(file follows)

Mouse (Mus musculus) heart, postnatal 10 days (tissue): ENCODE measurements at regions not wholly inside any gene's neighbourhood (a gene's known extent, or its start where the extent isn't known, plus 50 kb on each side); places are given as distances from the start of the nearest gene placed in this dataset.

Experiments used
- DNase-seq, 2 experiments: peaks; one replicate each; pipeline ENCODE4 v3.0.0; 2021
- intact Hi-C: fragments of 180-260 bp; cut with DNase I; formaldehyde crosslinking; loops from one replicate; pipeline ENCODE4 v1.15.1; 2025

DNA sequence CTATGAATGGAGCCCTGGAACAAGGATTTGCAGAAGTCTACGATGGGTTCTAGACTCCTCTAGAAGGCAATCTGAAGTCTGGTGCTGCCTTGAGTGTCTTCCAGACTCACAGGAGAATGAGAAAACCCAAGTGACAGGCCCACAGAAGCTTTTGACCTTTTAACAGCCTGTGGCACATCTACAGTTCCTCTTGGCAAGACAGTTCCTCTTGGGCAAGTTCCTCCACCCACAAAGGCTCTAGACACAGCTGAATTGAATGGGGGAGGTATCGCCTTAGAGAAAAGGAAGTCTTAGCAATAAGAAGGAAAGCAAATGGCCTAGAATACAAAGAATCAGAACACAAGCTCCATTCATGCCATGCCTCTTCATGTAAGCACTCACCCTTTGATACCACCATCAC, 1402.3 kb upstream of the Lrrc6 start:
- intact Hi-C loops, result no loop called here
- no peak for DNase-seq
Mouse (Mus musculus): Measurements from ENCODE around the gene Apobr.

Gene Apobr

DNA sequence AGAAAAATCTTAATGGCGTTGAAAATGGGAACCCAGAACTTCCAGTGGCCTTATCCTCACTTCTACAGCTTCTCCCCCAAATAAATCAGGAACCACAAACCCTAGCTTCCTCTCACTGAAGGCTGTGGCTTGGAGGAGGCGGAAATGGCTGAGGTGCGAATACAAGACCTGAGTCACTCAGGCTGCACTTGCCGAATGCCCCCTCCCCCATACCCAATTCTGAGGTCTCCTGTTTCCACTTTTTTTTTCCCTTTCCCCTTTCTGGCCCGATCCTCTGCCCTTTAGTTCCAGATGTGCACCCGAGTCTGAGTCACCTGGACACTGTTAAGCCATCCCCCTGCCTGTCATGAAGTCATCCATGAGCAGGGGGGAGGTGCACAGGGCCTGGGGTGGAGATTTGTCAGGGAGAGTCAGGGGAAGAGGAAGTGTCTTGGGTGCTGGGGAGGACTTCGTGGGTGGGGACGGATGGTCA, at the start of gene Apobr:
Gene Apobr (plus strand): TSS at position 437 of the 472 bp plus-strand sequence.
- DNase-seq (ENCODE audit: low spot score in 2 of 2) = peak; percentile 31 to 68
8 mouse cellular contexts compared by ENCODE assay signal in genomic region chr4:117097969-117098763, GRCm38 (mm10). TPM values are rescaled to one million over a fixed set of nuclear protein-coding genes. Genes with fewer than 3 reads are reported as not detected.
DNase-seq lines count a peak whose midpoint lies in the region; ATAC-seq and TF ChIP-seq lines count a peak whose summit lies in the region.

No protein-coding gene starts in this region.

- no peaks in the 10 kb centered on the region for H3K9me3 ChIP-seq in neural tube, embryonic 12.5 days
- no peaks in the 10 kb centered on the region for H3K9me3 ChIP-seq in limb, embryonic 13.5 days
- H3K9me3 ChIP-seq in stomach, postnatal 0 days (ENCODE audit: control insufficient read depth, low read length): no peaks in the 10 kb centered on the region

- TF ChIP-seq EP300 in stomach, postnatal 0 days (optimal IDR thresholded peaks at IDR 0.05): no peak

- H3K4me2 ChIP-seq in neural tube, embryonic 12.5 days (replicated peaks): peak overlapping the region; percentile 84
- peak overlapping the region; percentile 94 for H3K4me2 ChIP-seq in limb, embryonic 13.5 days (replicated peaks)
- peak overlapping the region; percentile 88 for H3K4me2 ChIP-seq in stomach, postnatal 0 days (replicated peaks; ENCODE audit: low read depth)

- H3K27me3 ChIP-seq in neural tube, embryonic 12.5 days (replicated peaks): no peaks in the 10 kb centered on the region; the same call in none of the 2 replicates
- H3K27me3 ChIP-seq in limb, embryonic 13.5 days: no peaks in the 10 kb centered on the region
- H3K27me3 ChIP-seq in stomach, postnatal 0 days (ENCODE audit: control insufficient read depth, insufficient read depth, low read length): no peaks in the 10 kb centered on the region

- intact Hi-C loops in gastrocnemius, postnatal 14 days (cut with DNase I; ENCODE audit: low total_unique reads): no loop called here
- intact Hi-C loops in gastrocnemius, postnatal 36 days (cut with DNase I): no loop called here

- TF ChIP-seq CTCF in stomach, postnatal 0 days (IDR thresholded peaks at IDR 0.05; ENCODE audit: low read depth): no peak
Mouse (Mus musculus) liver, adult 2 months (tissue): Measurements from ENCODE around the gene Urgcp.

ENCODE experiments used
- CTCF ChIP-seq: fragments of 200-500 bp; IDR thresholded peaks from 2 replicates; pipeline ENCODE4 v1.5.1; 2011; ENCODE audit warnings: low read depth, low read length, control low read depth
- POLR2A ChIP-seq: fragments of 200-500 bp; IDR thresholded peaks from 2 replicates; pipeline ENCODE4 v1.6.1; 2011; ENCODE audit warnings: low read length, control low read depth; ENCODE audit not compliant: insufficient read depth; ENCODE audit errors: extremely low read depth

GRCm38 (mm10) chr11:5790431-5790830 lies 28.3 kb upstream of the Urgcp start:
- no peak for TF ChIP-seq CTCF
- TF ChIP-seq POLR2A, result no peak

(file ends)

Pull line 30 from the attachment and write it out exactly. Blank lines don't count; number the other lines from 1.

ENCODE experiments used